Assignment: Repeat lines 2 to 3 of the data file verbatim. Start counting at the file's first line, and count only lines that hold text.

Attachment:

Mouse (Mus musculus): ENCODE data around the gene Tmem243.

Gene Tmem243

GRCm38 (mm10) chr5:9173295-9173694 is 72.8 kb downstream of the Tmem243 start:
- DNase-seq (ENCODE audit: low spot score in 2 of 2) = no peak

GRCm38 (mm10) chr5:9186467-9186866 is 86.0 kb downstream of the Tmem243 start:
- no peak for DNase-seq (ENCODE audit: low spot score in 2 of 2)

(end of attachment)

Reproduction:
Gene Tmem243

GRCm38 (mm10) chr5:9173295-9173694 is 72.8 kb downstream of the Tmem243 start: